Uncle Albert, are you with us? Knock twice for yes …
It’s a recurring theme in popular media. Whether Patricia Arquette is solving crimes in the television show Medium, or Haley Joel Osment is whispering, “I see dead people,” our fascination with contacting the dead is undeniable. Even someone who has never attended a seance can certainly imagine one: solemn people seated around a table, holding hands in the dark, waiting for the curtains to billow mysteriously and Uncle Albert to tell them where his will is hidden. Although the “seance” is embedded in our popular culture, few people know that the concept originated with two adolescent girls in the mid-19th century — and that it all began as a high-spirited prank.
I’ve chosen to revisit the tale of these two teenaged girls in my historical novel, We Hear the Dead, due for release in May 2010. For me, truth really was more strange and compelling than fiction!
Maggie and Kate Fox, aged fourteen and eleven, were the youngest daughters of working class parents who, in 1848, entertained family members with a trick that ultimately founded the spiritualist movement. When life in the rural town of Hydesville, New York became too dull, Maggie and Kate invented a game that convinced their parents — and then the neighbors — that their house was haunted. By means of a knocking code, the girls communicated with the ghost of a murdered man supposedly buried in the basement. When the parents of the girls and the neighbors searched the house from top to bottom but could find no earthly explanation for the rapping noises, they commenced digging up the basement. Results were inconclusive — some hair and bone fragments were discovered — but this was enough to convince the residents of Hydesville that supernatural events were afoot.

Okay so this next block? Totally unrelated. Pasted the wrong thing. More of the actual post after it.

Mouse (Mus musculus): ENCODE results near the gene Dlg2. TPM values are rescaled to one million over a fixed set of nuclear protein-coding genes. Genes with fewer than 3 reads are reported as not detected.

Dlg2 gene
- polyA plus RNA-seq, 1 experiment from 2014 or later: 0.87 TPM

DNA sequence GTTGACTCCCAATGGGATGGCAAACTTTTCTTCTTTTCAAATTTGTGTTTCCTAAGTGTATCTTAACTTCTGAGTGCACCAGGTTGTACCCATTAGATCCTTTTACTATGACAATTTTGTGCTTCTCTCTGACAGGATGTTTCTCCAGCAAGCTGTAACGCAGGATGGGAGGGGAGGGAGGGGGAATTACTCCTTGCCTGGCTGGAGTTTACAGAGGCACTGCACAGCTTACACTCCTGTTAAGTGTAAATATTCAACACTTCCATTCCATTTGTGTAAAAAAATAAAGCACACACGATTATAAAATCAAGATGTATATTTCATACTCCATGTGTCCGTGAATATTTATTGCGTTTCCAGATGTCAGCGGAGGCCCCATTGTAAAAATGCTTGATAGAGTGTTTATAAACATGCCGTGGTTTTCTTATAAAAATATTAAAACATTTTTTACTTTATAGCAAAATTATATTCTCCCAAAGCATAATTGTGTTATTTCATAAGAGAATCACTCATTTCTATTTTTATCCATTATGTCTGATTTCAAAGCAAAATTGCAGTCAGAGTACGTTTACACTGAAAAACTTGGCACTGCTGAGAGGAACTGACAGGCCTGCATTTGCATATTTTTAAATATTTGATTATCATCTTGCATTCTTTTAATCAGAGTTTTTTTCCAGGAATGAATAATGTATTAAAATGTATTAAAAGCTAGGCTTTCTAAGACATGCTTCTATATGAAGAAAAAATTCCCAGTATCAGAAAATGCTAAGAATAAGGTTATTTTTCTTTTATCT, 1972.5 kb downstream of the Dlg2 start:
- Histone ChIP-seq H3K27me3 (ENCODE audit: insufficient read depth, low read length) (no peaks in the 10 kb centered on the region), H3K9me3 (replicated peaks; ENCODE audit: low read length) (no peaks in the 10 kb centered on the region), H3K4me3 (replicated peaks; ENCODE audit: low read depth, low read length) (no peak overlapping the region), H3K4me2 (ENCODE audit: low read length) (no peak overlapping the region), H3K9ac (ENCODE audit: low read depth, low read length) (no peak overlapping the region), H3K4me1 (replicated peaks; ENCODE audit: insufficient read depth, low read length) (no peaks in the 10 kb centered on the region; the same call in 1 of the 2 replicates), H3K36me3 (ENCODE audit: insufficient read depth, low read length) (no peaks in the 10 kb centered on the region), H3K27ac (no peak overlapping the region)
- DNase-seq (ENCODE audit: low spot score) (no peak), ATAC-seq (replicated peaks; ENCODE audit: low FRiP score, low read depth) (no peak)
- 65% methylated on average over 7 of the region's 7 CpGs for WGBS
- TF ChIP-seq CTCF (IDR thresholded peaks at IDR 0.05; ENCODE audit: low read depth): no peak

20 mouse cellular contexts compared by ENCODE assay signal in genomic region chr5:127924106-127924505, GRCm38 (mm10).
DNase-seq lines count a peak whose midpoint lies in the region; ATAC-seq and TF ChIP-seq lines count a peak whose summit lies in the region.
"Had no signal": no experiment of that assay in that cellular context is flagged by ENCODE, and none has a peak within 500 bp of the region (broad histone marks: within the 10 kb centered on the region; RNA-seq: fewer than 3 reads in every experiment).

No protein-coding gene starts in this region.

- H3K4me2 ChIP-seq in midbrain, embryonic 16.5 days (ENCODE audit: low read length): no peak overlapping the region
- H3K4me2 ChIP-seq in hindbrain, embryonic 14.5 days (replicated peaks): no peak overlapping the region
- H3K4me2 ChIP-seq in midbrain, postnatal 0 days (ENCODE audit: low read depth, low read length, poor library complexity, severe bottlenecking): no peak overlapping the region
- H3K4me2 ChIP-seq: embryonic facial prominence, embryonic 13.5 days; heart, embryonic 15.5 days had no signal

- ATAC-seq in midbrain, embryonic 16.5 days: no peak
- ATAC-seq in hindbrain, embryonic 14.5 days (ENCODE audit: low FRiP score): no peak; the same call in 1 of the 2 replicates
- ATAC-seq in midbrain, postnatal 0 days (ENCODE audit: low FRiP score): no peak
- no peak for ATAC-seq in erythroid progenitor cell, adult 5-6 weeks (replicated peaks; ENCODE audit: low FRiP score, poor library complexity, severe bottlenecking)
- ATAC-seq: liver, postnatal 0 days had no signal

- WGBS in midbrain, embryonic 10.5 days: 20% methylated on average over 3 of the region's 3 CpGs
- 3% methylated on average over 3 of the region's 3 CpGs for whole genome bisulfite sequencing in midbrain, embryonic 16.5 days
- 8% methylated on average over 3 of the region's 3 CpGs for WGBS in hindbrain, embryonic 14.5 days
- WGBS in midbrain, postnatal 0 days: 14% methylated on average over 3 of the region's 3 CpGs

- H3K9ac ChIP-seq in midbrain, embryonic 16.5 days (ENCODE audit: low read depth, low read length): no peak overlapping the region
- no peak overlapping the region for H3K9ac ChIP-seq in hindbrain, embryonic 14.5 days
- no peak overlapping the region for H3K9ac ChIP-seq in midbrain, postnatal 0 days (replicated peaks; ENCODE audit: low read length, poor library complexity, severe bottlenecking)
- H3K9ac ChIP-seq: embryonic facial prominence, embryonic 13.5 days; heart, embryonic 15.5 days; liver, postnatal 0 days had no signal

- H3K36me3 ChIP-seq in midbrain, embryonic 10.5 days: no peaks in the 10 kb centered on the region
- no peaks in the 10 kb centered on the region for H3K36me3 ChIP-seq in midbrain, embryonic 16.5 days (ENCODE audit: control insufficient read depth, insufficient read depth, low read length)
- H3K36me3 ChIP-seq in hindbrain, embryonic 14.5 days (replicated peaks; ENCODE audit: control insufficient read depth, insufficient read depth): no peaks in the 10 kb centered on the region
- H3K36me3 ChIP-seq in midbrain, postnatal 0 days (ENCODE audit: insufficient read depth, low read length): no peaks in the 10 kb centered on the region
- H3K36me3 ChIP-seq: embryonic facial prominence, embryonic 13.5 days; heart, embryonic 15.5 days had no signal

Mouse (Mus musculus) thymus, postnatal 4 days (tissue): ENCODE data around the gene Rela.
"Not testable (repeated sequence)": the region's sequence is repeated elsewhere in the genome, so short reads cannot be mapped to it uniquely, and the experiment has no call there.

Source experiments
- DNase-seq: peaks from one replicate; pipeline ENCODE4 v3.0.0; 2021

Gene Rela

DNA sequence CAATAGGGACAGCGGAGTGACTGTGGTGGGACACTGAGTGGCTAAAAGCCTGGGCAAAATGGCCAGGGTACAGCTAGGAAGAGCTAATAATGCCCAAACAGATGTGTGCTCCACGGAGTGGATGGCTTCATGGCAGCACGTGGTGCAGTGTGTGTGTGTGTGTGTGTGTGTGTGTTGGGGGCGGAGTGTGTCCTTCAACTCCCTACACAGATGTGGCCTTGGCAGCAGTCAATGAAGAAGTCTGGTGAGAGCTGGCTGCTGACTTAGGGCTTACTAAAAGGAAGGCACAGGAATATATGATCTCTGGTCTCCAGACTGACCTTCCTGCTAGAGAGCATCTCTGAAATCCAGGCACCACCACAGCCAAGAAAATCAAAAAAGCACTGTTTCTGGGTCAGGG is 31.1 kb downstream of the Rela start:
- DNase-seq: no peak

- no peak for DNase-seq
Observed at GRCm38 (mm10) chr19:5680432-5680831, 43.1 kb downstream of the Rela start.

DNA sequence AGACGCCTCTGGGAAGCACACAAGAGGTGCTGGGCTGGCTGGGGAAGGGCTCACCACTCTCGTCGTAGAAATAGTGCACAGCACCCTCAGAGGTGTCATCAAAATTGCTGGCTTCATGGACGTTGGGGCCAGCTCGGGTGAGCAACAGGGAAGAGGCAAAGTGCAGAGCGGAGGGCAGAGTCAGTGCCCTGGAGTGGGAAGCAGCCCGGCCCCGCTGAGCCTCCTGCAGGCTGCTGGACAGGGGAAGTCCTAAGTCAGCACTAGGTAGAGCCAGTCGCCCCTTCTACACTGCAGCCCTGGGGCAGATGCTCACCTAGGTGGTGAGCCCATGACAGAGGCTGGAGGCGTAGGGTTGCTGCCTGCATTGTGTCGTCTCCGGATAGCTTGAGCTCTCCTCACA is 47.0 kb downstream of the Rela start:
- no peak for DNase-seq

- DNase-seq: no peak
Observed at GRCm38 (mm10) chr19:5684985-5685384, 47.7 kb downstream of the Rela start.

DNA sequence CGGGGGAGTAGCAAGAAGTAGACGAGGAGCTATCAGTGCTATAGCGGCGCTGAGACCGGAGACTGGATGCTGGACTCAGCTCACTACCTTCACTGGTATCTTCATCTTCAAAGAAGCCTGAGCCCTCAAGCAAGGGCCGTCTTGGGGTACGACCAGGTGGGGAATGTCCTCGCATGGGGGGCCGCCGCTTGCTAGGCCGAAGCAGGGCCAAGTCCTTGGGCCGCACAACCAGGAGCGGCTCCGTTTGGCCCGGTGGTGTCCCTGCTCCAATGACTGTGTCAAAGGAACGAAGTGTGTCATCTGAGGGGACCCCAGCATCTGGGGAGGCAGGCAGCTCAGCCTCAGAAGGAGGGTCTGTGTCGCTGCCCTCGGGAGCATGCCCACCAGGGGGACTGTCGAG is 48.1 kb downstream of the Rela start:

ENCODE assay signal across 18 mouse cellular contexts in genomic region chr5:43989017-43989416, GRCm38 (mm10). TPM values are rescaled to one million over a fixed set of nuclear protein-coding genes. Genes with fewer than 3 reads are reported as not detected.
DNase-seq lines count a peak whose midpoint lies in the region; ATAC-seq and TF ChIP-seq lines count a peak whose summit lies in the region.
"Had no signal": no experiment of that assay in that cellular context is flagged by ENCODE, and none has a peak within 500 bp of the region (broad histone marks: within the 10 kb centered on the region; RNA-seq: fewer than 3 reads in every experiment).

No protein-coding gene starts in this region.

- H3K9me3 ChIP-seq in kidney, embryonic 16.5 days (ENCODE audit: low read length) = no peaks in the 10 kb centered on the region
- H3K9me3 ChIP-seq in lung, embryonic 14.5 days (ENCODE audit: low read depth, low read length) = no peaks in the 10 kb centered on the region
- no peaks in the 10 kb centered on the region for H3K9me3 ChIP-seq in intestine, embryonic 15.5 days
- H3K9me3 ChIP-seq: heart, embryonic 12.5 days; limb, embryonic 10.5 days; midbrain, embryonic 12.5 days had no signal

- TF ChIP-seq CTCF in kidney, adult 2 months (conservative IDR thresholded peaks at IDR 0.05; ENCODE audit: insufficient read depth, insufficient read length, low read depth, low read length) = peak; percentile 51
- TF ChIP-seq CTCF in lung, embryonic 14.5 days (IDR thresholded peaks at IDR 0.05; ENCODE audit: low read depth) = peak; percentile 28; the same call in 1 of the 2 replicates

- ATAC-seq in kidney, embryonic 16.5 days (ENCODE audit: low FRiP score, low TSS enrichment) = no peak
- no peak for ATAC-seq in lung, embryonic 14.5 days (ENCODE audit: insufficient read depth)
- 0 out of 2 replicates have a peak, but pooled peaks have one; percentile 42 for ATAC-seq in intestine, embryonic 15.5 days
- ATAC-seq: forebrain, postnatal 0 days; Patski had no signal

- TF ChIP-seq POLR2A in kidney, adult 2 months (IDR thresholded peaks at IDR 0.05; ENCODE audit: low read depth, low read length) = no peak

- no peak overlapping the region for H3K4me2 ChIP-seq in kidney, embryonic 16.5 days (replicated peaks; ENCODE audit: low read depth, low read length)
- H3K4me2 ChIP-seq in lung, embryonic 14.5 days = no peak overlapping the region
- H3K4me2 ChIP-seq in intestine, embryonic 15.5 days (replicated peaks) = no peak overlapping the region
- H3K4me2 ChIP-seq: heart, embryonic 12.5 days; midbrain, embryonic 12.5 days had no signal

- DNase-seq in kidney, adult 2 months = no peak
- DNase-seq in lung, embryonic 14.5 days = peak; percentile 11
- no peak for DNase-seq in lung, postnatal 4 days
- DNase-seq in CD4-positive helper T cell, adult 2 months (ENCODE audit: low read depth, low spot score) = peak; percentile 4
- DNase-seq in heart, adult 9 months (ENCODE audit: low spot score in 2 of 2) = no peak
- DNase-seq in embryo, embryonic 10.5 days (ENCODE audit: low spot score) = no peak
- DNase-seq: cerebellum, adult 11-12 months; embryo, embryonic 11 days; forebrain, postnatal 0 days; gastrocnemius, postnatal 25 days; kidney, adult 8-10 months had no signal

Word of the ghostly occurrences spread, and people from the surrounding towns came to hear the knocking spirit. A newspaper reporter published a pamphlet on the mystery. Like a snowball, the story grew in the telling. Maggie and Kate Fox, who up to that point had lived ordinary and rather dull lives, had suddenly been thrust into the limelight. And neither one of them was in a hurry to see that light fade. (to be continued)